What are the treatment options:

Small aneurysms are to be observed and maintained under religious follow up, unless symptomatic.
The choice between operative repair and observation is based on the following criterion:
1. Rupture risk of the aneurysm under observation
2. Operative risk of repair
3. Patients life expectancy
4. Personal preferences of the patient.

The surgical treatment methods available are

1. Open repair

Open repair of the abdominal aortic aneurysm is performed either via an abdominal or thoraco-abdominal approach. It involves replacing the aneurismal part of the aorta with a synthetic graft (which is completely bio-compatible). The patient remains in the ICU for 24-48hrs (on average). Oral diet is gradually resumed by the 3rd day and majority of the patients are discharged by the 5-7days post procedure.
Occasionally associated procedures like revascularization of the arteries of the kidneys and the liver-intestine is also carried out in the same sitting.
The results are durable and long lasting.

2. EVAR (Endo Vascular Aneurysm Repair)

EVAR is the process where the aneurysm is treated from inside the aorta. It involves placement of a covered stent graft in the aorta, thereby streamlining the flow in the aorta, preventing rupture and other associated complications. The procedure is performed through the groins. The patient is observed in the ward/ ICU (depending on the comorbidities) for a few days, and is often ready for discharge within 2-3days, at times even earlier.
Regular follow-up with the performing physician is imperative post EVAR.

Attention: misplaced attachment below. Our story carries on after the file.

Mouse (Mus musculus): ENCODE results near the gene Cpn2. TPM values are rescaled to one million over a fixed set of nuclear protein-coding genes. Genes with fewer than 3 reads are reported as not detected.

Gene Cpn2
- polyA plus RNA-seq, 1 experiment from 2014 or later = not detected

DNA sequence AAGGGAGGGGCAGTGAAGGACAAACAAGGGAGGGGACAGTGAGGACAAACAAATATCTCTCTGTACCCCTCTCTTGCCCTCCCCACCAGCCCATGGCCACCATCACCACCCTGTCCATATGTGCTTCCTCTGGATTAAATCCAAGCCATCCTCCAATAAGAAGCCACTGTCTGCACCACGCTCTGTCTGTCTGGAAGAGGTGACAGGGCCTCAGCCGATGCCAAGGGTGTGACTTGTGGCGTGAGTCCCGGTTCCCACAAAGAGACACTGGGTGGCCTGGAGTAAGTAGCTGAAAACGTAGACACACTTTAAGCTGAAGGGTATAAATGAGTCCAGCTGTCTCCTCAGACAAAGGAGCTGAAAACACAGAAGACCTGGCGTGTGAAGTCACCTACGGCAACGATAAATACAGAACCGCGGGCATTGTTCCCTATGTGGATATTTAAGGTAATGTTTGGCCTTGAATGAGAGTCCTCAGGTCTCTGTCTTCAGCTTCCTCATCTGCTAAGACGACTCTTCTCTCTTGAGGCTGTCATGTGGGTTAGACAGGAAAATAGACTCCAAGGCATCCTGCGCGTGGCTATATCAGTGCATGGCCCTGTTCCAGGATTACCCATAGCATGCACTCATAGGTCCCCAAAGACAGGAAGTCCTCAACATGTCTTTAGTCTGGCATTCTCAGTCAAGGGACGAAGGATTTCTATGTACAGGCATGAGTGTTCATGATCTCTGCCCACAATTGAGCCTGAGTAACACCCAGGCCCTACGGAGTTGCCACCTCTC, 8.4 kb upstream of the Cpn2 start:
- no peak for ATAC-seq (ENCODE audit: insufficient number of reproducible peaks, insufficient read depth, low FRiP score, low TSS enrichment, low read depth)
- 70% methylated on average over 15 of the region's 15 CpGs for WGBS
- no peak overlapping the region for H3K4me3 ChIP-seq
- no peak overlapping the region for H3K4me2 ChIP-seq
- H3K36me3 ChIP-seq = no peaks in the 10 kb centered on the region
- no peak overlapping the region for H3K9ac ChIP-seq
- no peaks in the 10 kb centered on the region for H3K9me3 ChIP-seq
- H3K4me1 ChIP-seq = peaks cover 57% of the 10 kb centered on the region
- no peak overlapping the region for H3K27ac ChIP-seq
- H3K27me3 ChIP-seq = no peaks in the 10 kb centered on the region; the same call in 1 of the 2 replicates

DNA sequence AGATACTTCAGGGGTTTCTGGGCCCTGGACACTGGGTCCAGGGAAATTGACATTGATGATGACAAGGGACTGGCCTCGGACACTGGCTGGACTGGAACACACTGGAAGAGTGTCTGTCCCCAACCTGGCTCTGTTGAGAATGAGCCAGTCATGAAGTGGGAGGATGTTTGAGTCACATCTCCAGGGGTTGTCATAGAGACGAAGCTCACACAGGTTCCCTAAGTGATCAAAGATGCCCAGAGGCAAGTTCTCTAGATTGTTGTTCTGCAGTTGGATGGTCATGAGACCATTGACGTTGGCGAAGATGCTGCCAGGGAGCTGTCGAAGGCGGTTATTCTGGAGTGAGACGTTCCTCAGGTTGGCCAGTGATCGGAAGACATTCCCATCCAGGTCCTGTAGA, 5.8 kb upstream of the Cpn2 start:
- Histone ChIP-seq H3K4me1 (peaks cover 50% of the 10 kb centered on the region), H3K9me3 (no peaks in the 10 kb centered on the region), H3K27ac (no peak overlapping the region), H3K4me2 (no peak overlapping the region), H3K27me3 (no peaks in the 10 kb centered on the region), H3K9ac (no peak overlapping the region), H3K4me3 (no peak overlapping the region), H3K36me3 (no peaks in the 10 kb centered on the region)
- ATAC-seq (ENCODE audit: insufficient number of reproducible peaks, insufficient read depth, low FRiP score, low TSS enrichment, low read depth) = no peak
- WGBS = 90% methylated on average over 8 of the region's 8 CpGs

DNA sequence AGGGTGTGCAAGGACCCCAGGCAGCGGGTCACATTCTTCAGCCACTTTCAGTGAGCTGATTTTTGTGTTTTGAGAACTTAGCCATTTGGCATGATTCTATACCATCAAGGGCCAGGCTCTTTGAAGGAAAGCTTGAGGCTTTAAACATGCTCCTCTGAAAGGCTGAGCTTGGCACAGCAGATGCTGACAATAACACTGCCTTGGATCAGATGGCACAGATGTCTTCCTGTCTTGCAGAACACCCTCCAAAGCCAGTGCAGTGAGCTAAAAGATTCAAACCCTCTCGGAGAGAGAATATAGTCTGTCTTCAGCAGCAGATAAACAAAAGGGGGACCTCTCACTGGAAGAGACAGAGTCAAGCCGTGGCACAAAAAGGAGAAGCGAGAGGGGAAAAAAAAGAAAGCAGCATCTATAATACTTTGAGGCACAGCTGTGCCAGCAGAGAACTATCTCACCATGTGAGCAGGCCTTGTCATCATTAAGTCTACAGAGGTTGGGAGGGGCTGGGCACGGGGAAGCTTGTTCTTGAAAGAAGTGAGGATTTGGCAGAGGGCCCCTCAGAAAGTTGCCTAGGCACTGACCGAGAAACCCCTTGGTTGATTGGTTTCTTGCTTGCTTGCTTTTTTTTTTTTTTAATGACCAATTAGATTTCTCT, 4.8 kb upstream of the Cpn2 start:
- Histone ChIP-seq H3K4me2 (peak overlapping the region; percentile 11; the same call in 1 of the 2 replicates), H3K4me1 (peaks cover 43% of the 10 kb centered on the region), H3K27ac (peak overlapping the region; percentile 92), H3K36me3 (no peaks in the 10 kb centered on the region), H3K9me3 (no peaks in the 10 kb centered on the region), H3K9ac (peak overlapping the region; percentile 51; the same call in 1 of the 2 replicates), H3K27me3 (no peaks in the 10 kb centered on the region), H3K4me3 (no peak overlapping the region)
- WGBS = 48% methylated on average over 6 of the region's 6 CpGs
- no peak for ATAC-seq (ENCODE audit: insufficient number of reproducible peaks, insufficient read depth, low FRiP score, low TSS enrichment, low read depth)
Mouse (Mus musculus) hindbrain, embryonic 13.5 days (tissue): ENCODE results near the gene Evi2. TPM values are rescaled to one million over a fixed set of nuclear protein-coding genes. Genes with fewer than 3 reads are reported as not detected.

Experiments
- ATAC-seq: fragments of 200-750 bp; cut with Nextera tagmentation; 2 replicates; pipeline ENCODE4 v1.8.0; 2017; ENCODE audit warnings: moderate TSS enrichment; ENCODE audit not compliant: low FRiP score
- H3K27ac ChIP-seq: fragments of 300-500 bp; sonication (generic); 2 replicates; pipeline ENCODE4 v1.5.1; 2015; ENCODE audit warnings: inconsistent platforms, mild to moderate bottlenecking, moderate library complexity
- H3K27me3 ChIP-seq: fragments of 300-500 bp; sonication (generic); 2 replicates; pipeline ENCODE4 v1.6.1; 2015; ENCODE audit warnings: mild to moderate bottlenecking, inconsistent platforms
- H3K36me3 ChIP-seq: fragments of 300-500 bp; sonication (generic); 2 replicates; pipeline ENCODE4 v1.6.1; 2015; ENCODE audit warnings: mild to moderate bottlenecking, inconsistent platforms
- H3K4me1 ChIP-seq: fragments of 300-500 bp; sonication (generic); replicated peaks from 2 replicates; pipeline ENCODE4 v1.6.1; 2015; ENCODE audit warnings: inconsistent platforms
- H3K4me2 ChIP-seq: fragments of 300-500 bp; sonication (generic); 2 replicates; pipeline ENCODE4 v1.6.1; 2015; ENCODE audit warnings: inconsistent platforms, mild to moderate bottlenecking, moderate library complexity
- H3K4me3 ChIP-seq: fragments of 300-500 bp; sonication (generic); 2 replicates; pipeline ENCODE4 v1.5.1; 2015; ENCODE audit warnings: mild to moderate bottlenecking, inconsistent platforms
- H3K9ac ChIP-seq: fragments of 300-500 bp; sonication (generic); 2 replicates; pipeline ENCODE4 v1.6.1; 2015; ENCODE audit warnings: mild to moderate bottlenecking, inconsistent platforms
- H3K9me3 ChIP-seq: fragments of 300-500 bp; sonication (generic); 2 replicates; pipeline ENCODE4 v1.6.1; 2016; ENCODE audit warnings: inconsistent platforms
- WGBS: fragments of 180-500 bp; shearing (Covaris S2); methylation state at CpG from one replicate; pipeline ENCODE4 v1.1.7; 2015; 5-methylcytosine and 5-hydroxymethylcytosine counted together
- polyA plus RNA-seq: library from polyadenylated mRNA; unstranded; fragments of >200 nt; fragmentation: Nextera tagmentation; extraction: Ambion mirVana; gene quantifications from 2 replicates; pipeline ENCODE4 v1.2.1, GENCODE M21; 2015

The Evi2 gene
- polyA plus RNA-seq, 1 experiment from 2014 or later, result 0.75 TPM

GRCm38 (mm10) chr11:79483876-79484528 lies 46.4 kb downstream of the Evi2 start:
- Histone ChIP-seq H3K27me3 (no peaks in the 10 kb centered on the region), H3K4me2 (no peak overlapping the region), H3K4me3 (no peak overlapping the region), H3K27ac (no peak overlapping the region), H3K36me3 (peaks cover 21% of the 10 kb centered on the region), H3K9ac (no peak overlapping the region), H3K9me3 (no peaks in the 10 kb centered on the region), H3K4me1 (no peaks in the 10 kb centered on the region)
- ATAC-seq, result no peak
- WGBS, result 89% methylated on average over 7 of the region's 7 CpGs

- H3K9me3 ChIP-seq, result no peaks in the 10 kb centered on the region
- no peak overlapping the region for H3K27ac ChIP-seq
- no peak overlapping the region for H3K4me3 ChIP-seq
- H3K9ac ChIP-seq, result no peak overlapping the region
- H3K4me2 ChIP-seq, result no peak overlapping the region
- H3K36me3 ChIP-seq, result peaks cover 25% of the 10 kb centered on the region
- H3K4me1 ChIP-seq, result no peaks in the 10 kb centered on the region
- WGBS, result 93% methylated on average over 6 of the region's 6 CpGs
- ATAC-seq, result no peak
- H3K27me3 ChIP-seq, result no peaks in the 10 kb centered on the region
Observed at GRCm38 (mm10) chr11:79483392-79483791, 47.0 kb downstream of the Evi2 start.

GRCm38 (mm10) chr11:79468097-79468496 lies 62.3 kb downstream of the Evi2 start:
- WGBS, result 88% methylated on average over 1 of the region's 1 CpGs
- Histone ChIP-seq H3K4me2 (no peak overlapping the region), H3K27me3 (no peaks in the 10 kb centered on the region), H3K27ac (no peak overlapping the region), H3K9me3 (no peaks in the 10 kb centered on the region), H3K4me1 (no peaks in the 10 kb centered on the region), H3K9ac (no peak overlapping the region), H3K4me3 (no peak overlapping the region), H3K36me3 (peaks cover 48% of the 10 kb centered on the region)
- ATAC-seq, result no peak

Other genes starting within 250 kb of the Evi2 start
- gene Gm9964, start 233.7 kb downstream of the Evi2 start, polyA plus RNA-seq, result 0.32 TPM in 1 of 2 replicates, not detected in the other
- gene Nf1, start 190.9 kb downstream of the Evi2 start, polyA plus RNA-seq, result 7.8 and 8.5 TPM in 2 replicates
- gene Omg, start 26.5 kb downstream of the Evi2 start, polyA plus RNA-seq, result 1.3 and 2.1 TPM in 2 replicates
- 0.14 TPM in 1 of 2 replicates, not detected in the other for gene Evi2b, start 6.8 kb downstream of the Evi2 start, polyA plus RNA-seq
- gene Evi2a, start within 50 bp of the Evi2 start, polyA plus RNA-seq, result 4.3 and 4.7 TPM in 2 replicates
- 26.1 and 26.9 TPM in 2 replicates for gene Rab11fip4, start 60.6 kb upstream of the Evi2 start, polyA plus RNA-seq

3. Hybrid Repair

It is used for complex aneurysms where open repair and EVAR/ TEVAR are used simultaneously. This is mainly done for aneurysms that involve the part of the aorta where the blood vessels to the liver- stomach-intestines and the kidneys arise. Hybrid repair can be done as a single stage or a 2 stage procedure, wherein the first stage is the bypass performed to the arteries of the liver-stomach-intestines and kidneys, and the 2nd stage involves placing a covered stent graft in the aorta to exclude the aneurysm and prevent possibility of rupture and distal embolisation of the intraluminal thrombus.

Please ask for treating physician/Surgeon for more information regarding the disease and its treatment modalities.

Disclaimer: information contained in this website is not the complete text. It is merely to help you understand the disease in question and the various treatment modalities available for the same. However, your physician/ surgeon may prefer treatments not otherwise mentioned in this website. The owner is not responsible for not providing every little detail that is mentioned in the textbooks/ literature regarding the disease in question.